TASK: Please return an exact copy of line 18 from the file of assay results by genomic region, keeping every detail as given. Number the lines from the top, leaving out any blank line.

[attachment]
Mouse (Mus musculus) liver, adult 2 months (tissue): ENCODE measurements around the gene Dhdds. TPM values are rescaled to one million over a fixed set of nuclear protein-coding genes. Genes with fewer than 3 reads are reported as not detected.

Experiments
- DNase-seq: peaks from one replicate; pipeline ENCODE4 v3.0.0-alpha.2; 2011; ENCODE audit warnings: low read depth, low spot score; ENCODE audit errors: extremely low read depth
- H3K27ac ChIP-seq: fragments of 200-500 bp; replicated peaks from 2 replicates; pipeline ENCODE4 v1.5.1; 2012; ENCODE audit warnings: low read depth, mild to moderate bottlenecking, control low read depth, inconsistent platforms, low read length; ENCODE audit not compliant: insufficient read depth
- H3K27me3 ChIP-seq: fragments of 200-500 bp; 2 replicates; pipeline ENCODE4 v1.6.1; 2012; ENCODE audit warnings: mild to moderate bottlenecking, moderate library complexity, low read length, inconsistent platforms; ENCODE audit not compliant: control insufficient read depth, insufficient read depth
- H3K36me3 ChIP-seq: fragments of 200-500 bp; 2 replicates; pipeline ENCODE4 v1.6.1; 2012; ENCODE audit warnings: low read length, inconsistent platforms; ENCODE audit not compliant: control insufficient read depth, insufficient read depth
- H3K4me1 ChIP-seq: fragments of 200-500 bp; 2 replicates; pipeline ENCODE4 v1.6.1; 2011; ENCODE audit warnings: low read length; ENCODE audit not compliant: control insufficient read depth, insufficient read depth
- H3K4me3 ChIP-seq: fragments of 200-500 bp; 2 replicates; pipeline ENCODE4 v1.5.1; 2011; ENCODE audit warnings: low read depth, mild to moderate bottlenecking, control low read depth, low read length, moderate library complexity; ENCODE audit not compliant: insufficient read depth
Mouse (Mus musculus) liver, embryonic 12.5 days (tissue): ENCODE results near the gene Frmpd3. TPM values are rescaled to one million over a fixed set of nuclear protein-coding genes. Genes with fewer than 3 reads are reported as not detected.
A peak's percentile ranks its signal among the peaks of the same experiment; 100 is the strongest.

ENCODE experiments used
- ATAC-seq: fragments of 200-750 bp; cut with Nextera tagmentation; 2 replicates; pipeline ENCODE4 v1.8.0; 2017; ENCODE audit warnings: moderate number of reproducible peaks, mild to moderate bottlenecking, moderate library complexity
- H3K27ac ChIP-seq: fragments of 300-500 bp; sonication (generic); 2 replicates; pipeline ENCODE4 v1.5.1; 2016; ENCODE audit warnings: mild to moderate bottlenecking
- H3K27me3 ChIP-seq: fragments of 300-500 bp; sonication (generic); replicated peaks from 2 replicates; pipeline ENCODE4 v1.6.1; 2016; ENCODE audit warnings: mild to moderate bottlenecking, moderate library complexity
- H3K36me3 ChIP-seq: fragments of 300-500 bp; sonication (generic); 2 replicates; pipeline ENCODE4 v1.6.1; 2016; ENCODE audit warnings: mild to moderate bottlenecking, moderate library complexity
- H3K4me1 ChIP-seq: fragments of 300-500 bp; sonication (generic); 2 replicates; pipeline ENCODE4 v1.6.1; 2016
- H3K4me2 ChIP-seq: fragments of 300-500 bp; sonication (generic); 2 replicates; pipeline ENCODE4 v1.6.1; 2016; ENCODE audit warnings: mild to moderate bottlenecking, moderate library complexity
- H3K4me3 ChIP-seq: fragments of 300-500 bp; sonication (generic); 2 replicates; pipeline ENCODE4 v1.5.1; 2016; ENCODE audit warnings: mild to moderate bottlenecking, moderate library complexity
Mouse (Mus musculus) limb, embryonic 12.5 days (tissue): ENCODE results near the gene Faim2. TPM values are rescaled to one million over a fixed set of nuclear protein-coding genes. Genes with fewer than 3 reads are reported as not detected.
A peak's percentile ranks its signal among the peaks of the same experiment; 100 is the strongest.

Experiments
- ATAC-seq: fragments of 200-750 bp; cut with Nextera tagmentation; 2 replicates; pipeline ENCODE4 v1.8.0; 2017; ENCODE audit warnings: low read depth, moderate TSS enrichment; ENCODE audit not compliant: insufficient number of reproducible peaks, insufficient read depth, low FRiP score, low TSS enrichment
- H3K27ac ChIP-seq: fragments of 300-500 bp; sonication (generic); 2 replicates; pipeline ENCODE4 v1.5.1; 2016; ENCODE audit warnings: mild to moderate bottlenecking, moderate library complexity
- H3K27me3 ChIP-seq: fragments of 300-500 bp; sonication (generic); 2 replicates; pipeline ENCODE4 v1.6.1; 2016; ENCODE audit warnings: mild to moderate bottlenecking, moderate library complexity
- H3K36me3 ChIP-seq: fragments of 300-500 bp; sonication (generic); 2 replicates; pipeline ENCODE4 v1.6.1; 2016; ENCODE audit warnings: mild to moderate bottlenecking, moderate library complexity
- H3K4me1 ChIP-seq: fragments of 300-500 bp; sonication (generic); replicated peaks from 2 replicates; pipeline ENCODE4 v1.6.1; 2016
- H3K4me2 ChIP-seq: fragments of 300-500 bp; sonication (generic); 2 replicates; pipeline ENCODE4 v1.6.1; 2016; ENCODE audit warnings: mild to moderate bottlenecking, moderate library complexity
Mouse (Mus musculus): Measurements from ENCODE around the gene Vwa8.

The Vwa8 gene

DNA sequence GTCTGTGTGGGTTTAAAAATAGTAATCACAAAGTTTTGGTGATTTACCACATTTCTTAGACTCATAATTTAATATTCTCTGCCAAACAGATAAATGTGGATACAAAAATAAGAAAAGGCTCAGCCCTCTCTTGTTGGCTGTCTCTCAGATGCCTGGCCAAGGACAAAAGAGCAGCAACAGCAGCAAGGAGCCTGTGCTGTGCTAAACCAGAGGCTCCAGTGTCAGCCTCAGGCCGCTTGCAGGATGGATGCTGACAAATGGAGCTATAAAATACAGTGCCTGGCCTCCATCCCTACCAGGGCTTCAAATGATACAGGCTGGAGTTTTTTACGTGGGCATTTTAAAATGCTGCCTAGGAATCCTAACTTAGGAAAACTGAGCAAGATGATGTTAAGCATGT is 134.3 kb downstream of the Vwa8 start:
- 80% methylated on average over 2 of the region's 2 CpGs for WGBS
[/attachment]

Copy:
- H3K4me3 ChIP-seq: fragments of 300-500 bp; sonication (generic); 2 replicates; pipeline ENCODE4 v1.5.1; 2016; ENCODE audit warnings: mild to moderate bottlenecking, moderate library complexity